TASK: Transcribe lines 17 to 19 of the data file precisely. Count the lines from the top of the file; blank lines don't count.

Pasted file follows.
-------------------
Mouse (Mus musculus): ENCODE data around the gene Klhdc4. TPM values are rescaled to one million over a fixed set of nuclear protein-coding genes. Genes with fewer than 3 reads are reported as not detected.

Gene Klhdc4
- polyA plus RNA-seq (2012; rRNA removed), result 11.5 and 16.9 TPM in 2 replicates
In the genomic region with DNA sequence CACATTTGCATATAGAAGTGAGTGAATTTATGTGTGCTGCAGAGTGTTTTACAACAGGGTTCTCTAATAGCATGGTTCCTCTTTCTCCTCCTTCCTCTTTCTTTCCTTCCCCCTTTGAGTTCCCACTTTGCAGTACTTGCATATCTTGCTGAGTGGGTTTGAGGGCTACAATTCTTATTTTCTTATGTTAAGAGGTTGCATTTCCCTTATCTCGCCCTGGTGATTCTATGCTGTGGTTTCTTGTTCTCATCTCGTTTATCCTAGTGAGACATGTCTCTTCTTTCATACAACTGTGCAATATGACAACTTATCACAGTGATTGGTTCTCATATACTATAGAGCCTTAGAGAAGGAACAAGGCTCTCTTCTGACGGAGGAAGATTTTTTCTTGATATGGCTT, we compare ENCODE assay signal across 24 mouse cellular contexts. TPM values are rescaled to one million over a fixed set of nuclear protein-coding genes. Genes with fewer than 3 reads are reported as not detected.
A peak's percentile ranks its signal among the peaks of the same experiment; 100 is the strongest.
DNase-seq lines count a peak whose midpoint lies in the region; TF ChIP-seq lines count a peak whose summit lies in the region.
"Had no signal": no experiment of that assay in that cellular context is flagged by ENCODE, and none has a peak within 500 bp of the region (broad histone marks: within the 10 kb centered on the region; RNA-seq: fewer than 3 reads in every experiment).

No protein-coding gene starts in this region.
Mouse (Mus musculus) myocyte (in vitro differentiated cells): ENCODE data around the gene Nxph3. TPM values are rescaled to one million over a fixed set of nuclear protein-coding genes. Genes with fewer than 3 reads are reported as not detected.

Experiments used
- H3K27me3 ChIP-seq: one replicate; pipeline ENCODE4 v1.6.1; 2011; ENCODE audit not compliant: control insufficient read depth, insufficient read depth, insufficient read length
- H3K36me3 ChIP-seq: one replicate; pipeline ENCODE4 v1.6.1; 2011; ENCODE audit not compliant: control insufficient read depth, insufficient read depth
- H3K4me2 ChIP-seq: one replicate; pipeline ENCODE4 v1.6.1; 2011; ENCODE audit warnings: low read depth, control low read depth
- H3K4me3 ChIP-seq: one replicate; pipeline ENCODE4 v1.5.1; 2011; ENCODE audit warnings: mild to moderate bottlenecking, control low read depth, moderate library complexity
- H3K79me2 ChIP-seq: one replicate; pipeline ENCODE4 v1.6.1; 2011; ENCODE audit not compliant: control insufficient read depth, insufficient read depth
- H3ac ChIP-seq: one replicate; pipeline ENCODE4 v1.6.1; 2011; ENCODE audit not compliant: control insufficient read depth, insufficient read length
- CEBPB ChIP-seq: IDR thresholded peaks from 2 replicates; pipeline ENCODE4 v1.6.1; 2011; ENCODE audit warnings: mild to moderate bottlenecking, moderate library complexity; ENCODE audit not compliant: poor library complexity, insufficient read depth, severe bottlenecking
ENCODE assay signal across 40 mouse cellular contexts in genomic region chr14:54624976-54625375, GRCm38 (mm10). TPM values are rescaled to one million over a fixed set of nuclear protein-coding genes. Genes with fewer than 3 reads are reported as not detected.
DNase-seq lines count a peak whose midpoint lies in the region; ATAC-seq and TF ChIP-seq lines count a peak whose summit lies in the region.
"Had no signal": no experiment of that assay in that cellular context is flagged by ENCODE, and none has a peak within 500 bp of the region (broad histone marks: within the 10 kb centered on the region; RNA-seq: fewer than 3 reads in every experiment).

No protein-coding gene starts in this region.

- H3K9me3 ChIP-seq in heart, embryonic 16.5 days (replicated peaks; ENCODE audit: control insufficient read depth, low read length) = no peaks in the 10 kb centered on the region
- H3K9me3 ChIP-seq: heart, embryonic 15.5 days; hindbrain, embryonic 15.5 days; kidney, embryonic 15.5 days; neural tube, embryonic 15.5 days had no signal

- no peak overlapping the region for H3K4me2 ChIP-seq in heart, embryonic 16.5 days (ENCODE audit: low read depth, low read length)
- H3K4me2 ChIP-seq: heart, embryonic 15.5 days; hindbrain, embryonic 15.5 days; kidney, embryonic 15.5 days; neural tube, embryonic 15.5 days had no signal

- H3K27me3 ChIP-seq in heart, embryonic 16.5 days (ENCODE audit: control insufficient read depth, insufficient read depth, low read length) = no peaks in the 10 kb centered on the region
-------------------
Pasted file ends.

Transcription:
- CEBPB ChIP-seq: IDR thresholded peaks from 2 replicates; pipeline ENCODE4 v1.6.1; 2011; ENCODE audit warnings: mild to moderate bottlenecking, moderate library complexity; ENCODE audit not compliant: poor library complexity, insufficient read depth, severe bottlenecking
ENCODE assay signal across 40 mouse cellular contexts in genomic region chr14:54624976-54625375, GRCm38 (mm10). TPM values are rescaled to one million over a fixed set of nuclear protein-coding genes. Genes with fewer than 3 reads are reported as not detected.
DNase-seq lines count a peak whose midpoint lies in the region; ATAC-seq and TF ChIP-seq lines count a peak whose summit lies in the region.